There are many ways to answer this question in a way that will immediately raise suspicion in a good interviewer that you don’t know what position you’re applying for, which may be a terminal mistake in a selection process.
Here are some bad answers:
Some good ones:
#interview #interview-tips #interviewing #job-search #tech-jobs #communication #recruiting #hr
As of this writing, the market is tough. We’ve been hit hard with a deadly
pandemic that left thousands of people unemployed. It’s layoffs everywhere and the companies are being conservative when it comes to
Companies are not willing to hire people with no experience or people who they’ve to train.
Your first job in tech is the toughest, you’re competing
with virtually every new college grad and anyone who completed a boot
camp. I know it can be hard to even land an interview, for someone to
give you a chance to talk and demonstrate you could be valuable
Now, the chance of you getting an interview totally depends on how your resume compares to the job description. The more relevant it is to the
skills required, the better your chances of getting an interview.
To build your resume, I’d recommend https://thetechresume.com. It’s a nice read to follow the principles when it comes to building a tech resume.
Over the past few months, I’ve been collecting resources like videos,
websites, and taking notes to prepare for coding interviews.
In that process, I made an 8 weeks study guide curated of important data
structure resources to prepare for tech interviews and honestly this
study guide was helpful to me to know what to study every day and in
following a routine for my job search.
If you’re serious about preparing for a tech interview then 8 weeks is the
minimum to be given to prepare thoroughly for a tech interview. I know
there are few who would cram up pools of content in a week or two. But, I
believe that is not a realistic or sensible approach.
Tech interviews can be intense and most companies expect you to solve problems or go through a data structure topic in detail.
Now, My study guide with resources will eat up the entire blog space. So,
Instead of straight-up dumping down the content all together, I racked
my brains on how to deliver the content in the most effective way
possible to ensure the habit of consistency and dedication stays intact
during the interview preparation process.
In this blog post, I would give you what to cover each week. If you’re
interested to know what resources to refer to when covering each topic then I’d recommend subscribing to the newsletter https://thedailycoding.com in which you’ll receive one email daily about the concept and the resources to practice.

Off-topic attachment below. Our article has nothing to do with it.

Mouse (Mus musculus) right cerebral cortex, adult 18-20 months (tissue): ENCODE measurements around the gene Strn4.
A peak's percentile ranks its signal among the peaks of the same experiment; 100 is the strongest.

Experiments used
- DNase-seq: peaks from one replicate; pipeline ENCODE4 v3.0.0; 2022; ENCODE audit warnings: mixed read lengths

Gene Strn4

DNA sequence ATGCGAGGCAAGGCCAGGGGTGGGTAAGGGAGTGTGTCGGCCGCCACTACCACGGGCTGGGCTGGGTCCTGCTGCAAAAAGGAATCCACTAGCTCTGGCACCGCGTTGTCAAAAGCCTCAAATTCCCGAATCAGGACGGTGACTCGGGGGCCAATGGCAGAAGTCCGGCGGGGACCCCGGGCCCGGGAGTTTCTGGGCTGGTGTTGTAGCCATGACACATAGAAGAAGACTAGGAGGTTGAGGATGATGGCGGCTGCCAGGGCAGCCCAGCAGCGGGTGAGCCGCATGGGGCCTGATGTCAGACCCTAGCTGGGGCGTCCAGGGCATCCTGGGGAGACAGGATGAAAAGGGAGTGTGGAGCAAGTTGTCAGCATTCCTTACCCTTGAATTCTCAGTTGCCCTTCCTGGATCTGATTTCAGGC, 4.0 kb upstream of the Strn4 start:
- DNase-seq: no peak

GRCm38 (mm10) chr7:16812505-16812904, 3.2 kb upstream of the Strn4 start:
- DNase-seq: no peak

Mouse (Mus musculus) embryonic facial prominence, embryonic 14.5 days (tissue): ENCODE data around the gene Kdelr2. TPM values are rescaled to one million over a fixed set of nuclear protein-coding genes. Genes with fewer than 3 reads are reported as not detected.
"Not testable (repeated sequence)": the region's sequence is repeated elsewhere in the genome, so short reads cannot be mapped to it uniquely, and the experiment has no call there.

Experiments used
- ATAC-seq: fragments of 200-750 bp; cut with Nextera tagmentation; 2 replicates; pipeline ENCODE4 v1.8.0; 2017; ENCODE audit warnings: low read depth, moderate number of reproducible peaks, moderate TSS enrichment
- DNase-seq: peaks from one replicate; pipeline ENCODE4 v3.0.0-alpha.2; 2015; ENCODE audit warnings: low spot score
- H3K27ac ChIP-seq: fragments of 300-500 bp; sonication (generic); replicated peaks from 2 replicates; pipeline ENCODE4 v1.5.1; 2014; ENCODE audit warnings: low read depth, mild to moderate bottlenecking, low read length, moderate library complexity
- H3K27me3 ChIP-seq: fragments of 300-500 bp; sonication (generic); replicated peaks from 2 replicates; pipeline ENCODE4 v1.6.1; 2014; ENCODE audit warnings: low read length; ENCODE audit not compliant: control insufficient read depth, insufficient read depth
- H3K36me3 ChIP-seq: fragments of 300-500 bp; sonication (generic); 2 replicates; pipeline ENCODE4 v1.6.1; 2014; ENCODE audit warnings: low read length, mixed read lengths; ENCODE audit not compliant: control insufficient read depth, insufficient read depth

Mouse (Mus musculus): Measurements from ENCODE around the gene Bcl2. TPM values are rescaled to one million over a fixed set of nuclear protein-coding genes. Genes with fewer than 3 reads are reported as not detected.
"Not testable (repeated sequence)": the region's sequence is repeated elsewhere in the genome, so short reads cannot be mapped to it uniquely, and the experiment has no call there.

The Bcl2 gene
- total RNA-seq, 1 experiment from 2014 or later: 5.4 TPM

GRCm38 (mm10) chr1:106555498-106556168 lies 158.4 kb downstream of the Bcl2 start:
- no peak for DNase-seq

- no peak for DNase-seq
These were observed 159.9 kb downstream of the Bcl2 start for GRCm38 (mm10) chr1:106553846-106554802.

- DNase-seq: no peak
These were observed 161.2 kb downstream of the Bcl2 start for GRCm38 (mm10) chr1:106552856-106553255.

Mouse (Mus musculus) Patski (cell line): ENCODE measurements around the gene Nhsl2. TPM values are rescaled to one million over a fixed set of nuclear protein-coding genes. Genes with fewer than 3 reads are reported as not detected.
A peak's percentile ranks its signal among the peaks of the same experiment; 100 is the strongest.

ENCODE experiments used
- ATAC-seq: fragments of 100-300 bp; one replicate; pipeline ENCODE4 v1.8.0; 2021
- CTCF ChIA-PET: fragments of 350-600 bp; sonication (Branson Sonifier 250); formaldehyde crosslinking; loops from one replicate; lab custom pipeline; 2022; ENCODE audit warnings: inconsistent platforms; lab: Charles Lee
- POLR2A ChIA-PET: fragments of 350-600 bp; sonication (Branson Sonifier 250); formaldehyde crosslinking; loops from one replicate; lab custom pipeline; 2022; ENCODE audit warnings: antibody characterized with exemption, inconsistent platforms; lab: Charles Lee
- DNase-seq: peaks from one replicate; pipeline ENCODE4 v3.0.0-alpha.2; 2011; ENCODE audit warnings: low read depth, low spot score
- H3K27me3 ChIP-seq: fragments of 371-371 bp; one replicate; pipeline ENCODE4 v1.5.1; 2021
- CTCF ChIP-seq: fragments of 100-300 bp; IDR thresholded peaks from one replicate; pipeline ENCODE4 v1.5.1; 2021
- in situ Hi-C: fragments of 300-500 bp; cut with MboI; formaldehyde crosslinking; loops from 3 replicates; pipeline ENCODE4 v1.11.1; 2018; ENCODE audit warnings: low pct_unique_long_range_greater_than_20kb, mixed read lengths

If you believe you can find resources to relevant topics on your own then
here’s how you should plan to cover each topic every week.
#coding-interviews #software-development #job-interview #job-search #coding #latest-tech-stories #coding-interview-tips #coding-job-interview-advice
During my time as a Data Scientist, I had the chance to interview my fair share of candidates for data-related roles. While doing this, I started noticing a pattern: some kinds of (simple) mistakes were overwhelmingly frequent among candidates! In striking disagreement with a famous quote by Tolstoy, it seems to me, “most unhappy mistakes in case studies look alike”.
In my mind, I started picturing the kind of candidate that I would hire in a heartbeat. No, not a Rockstar/Guru/Evangelist with 12 years of professional experience managing Kubernetes clusters and working with Hadoop/Spark, while simultaneously contributing to TensorFlow’s development, obtaining 2 PhDs, and publishing at least 3 Deep Learning papers per year. Nope; I would just instantly be struck by a person who at least does not make the kind of mistakes I am about to describe… And I can imagine the same happening in other companies, with other interviewers.
Although this is a personal and quite opinionated list, I hope these few tips and tricks can be of some help to people at the start of their data science career! I am putting here only the more DS-related things that came to my mind, but of course writing Pythonic, readable, and expressive code is also something that will please immensely whomever is interviewing you!
#data-science #job-interview-tips #job-interview-preparation #job-interview
#html #css #html5 #dev #interview-questions #interview #job #jobs